4-They were specifically trying to make things look like a comic book (this I got from an interview w/Sam)

Spidey's FX were incredible for the most part

#15 of 123 OFFLINE   Robin Warren

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Posted May 06 2002 - 06:15 AM

How true those comments are on Starship Troopers. Amazing work on that film. It does not scream CGI like 99% of the other CGI movies out there.

The good thing is that with all this practice and experience being garnered in the CGI field, I beleive that we are going to experience some amazing things in the coming years.

#16 of 123 OFFLINE   Mike Broadman

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Posted May 06 2002 - 06:53 AM

Lou, I'm sorry, but I don't really get your post. It seems like you're saying that something that looks bad is OK because other things also look bad.

I don't see it that way.

Sometimes, the CGI can just look bad. When used properly and with taste, it is an excellent tool. It is still gowing through it's growing pains, and will improve- both the technology and how filmmakers use it.

The only peope who condemn any and all CGI are hardcore "it was better in the olden days" snob, which you will find when any new development comes along.

#17 of 123 OFFLINE   Lou Sytsma

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Posted May 06 2002 - 06:59 AM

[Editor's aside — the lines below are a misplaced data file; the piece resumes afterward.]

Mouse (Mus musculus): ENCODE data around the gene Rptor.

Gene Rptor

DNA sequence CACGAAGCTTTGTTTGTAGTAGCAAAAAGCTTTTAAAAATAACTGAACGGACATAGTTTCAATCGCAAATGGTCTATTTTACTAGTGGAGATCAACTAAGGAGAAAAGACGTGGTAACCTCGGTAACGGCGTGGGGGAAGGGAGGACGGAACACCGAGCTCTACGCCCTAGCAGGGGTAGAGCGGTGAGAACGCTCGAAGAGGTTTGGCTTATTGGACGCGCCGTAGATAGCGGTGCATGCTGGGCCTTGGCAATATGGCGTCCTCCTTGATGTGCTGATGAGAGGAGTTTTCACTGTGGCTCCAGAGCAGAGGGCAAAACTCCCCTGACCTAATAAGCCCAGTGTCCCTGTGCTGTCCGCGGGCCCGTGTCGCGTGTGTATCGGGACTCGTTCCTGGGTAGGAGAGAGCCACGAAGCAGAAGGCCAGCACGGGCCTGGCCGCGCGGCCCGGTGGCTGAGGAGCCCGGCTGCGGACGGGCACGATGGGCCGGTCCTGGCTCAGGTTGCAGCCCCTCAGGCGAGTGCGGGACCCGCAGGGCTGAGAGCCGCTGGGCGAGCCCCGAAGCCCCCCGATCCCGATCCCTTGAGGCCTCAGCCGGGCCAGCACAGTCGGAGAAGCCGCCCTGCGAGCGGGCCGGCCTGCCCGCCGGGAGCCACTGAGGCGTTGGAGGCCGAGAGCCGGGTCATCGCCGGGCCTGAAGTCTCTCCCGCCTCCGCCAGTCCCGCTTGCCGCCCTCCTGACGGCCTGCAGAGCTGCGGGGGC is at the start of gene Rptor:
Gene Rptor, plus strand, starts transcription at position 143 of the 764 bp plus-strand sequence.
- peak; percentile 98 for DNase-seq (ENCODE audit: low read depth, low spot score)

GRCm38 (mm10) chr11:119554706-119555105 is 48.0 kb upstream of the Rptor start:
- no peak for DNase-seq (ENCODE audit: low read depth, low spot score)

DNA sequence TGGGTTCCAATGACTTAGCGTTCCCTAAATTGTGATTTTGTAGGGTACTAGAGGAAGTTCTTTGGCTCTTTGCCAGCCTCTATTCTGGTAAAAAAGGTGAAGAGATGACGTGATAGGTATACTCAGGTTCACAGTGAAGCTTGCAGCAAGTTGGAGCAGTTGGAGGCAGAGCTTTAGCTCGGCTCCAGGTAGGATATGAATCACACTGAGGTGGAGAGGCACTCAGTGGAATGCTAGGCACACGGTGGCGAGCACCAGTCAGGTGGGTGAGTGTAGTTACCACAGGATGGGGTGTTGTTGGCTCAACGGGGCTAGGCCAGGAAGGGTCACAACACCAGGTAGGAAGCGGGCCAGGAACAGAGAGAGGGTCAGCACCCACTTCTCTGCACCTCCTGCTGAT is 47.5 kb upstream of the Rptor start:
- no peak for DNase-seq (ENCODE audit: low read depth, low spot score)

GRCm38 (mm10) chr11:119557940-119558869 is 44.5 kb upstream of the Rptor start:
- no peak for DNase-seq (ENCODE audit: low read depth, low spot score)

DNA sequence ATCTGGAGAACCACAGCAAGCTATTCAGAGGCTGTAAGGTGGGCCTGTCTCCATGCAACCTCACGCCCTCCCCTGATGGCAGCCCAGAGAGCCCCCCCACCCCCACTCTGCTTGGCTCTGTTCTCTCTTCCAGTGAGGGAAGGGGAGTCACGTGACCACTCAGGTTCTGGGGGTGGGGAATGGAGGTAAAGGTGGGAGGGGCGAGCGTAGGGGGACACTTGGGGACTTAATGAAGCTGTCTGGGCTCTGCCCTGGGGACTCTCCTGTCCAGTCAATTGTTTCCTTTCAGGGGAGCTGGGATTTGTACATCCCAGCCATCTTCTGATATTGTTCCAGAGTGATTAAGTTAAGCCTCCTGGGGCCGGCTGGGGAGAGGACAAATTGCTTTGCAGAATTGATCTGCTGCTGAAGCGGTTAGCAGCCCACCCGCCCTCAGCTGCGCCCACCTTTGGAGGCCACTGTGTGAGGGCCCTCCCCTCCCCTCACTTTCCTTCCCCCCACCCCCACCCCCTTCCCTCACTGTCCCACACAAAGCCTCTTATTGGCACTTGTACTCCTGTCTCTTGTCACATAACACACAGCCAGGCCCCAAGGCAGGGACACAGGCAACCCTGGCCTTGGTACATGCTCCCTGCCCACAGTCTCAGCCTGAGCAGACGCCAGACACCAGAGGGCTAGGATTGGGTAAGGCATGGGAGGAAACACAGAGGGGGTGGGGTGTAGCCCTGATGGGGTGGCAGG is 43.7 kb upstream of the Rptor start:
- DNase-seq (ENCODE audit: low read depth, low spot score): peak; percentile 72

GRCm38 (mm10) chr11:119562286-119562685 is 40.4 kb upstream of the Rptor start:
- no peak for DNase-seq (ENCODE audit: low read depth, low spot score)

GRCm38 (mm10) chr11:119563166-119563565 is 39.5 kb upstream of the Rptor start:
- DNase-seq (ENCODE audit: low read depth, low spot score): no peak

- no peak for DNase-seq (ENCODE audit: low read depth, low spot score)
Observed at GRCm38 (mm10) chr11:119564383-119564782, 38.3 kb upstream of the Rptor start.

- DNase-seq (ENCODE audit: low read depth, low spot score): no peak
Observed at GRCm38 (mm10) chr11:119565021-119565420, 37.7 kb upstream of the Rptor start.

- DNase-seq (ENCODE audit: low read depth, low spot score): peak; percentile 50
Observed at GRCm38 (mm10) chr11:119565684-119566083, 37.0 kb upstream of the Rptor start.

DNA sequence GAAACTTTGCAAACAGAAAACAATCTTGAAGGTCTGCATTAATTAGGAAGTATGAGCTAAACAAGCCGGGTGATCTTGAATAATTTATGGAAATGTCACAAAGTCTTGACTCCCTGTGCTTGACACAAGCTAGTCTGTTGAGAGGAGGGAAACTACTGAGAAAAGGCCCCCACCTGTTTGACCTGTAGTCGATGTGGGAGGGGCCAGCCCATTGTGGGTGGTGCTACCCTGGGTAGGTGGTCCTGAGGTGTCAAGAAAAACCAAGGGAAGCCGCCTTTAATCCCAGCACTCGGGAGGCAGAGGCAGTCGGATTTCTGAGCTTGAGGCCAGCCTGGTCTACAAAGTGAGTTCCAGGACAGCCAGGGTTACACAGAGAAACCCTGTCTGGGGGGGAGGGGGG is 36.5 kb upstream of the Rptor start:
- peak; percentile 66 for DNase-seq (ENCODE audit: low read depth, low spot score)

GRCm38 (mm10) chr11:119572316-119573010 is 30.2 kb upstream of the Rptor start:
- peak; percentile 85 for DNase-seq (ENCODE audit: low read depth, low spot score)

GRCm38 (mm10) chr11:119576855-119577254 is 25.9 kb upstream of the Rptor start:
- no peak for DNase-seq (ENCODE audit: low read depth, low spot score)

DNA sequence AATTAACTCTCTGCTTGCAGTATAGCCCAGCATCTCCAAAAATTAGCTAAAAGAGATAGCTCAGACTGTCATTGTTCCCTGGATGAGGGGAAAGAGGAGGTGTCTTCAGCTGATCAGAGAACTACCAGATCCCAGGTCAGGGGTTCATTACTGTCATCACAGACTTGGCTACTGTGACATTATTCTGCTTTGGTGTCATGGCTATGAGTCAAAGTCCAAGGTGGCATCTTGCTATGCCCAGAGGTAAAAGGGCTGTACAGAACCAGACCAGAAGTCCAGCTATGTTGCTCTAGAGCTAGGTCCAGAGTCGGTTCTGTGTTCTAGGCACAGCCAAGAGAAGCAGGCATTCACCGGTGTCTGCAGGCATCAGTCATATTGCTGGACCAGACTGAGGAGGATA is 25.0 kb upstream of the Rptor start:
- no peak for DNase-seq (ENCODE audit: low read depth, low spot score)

Mike read other people's post on the latest movies that have CG in them.

I'm paraphrasing but it usually goes something like this - liked the story, liked the characters, CG was unrealistic in one or two spots, took me out of the movie, therefore I didn't like the movie.Posted Image
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#18 of 123 OFFLINE   Mike Broadman

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Posted May 06 2002 - 07:08 AM

therefore I didn't like the movie

See, I don't see that so much. Maybe we just read different threads, but it is more common to see specific critiques of scenes where they feel the CGI looked "fake." Lord of the Rings, for example, has lots of moments where a lot of people, like myself, cringed at some CGI intensive moments, but it is still a much beloved film.

My mother told me how she and many people laughed at Star Wars and Clash of the Titans and such, so it really hasn't changed, just the technology.

#19 of 123 OFFLINE   Terrell



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Posted May 06 2002 - 07:08 AM

I don't give a flying flip about CGI. The story, the characters, the acting, the action, the drama, the suspense, and all of the other things matter are more important. Certainly there is bad CGI and good CGI. But rarely does it detract from my movie going experience. I'd prefer good CGI. But I don't go into a movie to nitpick or complain about CGI.

#20 of 123 OFFLINE   Al B. C

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Posted May 06 2002 - 07:14 AM

Can you just imagine how crappy the werewolf morphing scene in "An American Werewolf In London" would be, if it was done today?

The studios probably wouldn't even consider using makeup and air bladders and all the stuff that it took to make that scene look real.

Some of that CGI stuff looks just as bad as Bela Lugosi changing into that cartoon bat 60 years ago in the Dracula movies.